Imagine you are a company boss, apprehensive about attention from private equity groups and activist shareholders.
Then someone tells you your loans and bonds could be replaced by cheaper debt, perhaps in a larger amount, while giving you more flexibility – for example, to pay dividends or buy back stock.
It may sound too good to be true, but for some businesses it is possible. The key is the use of complex structuring techniques to isolate particular assets and cash flows and borrow against them.
The resulting structure echoes traditional asset-backed securitisation, but involves lenders taking operating risks as well as more traditional financial risks. The technique, known as “corporate” or “whole business” securitisation, does not suit every company – one quid pro quo, for example, can be a reduction in managers’ operating discretion. But when appropriate, it can be transforming.
One recent example is Domino’s, the pizza group, which completed a $1.85bn securitisation of its business this year. “Our look at the maths shows this is a slam-dunk, so long as you plan to take the leverage to optimal levels,” says David Brandon, Domino’s chairman and chief executive.
Domino’s is unusual in several ways. It has a strong US franchised restaurant brand and a business model that lends itself to whole business securitisation.
Just as importantly, until relatively recently the now-listed company was under private equity ownership.
That gives Mr Brandon and his colleagues a mindset that makes them keen to borrow as much as the company can reasonably support in order to reward shareholders.
Securitisations have been used by other US restaurant chains, notably in the acquisition by private equity groups of Dunkin’ Donuts, owner Dunkin’ Brands in 2006.
More are on the way. In February, Applebee’s, the restaurant chain, hired Citigroup, Lehman Brothers and Bank of America to explore possibilities, including a securitisation. This month, another restaurant group, Ihop, agreed to buy Applebee’s. Ihop plans to raise about $2bn in cash for the deal from a securitisation of Applebee’s business and additional borrowing under its own securitisation arrangements.
The potential of the technique is not limited to restaurants or franchising groups. All the big groups in the US cellphone tower ownership business have shifted to a 100 per cent securitised financing structure, most recently American Tower.
“We’ve set these securitisations up effectively as captive finance companies,” says Rob Krugel, head of the esoteric asset-backed securities business at Lehman.
Ten years ago, David Bowie collected cash upfront for future music royalties using a securitisation structure.
While not strictly a whole business, the transaction had relevant characteristics, as do other music and film deals where revenues are uncertain. Music group EMI, itself in private equity’s sights, is believed to be considering securitising its music publishing assets.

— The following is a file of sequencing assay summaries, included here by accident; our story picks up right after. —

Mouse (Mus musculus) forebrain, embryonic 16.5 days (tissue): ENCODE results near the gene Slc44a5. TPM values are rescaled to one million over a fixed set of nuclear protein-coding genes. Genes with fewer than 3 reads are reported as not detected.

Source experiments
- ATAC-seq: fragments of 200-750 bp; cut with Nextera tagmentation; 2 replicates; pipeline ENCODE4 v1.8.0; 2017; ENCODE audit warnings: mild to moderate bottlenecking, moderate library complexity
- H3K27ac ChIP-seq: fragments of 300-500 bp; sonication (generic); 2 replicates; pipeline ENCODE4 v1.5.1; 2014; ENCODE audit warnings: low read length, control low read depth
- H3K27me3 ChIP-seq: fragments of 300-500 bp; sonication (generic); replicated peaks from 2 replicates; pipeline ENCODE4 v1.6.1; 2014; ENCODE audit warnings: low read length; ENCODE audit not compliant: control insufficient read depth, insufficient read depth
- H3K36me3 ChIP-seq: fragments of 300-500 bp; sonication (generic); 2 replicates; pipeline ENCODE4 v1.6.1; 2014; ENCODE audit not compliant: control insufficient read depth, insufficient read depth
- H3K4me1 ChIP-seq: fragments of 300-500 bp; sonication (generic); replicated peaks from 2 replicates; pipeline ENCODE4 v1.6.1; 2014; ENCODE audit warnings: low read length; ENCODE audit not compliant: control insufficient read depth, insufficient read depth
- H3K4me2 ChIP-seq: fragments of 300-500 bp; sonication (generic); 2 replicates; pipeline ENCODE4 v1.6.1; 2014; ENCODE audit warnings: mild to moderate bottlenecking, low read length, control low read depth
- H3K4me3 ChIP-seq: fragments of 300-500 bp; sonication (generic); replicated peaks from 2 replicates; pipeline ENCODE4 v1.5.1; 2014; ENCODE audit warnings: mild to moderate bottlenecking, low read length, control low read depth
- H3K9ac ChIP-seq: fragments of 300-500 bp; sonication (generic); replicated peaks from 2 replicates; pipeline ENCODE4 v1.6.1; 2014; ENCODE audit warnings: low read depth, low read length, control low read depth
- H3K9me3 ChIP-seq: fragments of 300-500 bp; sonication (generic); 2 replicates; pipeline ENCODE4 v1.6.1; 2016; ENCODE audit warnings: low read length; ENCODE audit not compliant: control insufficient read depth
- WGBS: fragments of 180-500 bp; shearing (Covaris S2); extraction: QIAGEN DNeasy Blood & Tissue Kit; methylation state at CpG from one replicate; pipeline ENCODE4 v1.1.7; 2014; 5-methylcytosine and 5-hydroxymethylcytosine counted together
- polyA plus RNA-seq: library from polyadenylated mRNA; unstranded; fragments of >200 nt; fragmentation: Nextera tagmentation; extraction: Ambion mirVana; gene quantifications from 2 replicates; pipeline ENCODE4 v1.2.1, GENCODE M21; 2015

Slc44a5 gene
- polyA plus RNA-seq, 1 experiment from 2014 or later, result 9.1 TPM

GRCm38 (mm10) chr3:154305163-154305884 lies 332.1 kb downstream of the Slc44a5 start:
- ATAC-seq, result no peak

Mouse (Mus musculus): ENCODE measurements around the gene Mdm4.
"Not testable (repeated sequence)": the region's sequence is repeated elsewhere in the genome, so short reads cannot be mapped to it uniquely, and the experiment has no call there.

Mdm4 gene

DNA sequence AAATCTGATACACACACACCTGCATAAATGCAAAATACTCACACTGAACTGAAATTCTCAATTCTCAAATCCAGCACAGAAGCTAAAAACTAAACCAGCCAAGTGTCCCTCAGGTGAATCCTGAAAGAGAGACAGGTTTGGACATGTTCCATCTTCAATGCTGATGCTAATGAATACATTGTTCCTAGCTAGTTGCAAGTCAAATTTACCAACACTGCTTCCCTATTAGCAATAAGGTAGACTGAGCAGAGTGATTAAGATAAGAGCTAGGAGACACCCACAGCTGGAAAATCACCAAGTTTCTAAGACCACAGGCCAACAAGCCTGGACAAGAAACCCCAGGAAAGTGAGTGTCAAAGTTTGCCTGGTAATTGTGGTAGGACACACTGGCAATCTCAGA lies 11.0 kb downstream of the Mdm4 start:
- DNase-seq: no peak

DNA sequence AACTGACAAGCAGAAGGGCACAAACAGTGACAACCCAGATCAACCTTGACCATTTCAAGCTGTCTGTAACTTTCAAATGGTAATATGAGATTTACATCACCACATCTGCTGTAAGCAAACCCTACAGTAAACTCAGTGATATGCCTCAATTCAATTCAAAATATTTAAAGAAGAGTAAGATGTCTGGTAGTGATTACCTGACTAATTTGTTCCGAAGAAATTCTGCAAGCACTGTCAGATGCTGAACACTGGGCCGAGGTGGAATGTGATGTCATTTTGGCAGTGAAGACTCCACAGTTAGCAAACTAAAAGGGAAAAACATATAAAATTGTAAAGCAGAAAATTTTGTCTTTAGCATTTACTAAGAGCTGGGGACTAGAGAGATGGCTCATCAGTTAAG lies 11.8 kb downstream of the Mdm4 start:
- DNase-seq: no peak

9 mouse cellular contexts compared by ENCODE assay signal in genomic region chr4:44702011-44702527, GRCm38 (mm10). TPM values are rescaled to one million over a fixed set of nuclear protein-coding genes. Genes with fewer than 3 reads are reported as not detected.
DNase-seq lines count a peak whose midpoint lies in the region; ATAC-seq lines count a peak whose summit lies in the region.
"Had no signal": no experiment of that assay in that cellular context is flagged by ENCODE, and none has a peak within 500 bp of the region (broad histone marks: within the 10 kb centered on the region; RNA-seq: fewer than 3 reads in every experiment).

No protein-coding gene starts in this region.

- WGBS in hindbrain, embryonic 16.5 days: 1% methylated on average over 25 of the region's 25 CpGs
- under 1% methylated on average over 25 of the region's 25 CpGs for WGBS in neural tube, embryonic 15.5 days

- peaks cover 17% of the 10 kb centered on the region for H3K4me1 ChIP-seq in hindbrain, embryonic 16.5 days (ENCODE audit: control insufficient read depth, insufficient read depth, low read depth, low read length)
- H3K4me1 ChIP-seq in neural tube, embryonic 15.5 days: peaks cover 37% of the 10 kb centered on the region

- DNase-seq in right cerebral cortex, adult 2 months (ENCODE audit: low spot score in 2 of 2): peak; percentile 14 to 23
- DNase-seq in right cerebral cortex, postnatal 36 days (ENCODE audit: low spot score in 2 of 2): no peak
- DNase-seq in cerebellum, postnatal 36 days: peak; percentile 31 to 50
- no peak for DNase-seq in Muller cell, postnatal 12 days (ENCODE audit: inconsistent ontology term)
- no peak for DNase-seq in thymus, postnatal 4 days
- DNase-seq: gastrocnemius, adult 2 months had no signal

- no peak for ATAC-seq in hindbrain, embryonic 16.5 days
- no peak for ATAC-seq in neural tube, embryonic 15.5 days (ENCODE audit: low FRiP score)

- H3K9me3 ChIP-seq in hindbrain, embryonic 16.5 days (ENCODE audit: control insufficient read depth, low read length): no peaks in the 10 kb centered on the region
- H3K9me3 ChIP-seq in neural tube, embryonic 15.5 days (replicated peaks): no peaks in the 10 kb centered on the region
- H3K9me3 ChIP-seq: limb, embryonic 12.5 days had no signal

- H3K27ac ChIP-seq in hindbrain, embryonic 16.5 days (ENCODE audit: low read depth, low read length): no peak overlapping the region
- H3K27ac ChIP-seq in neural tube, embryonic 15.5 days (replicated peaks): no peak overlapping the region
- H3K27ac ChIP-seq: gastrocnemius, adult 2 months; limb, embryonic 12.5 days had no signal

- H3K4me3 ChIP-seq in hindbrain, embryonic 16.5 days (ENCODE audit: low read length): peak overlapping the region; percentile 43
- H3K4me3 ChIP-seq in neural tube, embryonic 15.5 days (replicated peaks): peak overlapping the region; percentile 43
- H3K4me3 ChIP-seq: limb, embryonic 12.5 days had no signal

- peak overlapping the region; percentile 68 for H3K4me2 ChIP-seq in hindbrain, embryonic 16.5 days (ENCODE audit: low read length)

“I would say originally it was really driven by private equity sponsors looking to make leveraged buy-outs more attractive,” says Ted Yarbrough, head of global securitised products at Citigroup. “Now, other companies are looking at it as part of their capital structure.”
Financial sponsors like securitisation structures because they provide businesses with “permanent” capital that is almost entirely unaffected by a change in ownership or even bankruptcy of the umbrella business – the listed Domino’s entity, for example.
Corporate securitisation is a particularly active area in the US, but there are opportunities elsewhere. The UK’s pub and motorway rest stop securitisations were probably the first of this type although they had a property-related element missing from some of the newer structures.
In general, however, the use of corporate securitisation in Europe has been on the wane, aided by strong loan markets.
Paul Lund, who heads Standard & Poor’s European corporate securitisation team, says: “Clearly, when there is significant plain vanilla bank liquidity available
in the market, corporate securitisation is going to be less attractive because it’s a complex process and more expensive.”
Figures from S&P show that just £5.4bn worth of deals were done in Europe last year, of which more than £3bn were so-called “tap” issues, where companies raised more money within existing structures.The vast majority were in the UK.
This year has seen a further slowdown, but the yearend total is likely to show strong growth – largely due to the expected £8bn securitisation by BAA, the UK airports operator, which was bought by Spanish construction group Ferrovial last summer.
Much of the corporate securitisation activity in Europe has been related to big, simple assets that often have their cash flows protected by regulation.
Businesses that fit this bill include infrastructure, such as ports and hospitals, and utilities, such as water companies.
There is still activity in healthcare and leisure industries.
Steve Cook, head of European whole business securitisation at UBS, says that activity has been picking up, as private equity buy-out groups and others involved in takeovers begin to consider combining corporate securitisations with junior loans.
He points to NetCare, which bought the UK hospitals company General Healthcare and financed the deal with senior investment-grade debt through a securitisation and more expensive mezzanine debt.
Elsewhere in the world, Mr Yarbrough of Citigroup notes the huge $12.5bn equivalent yen-denominated deal for Softbank in Japan last year.
The deal refinanced Softbank’s acquisition of the Japanese subsidiary of Vodafone, and was backed by the assets and income from the mobile phone business, renamed Softbank Mobile.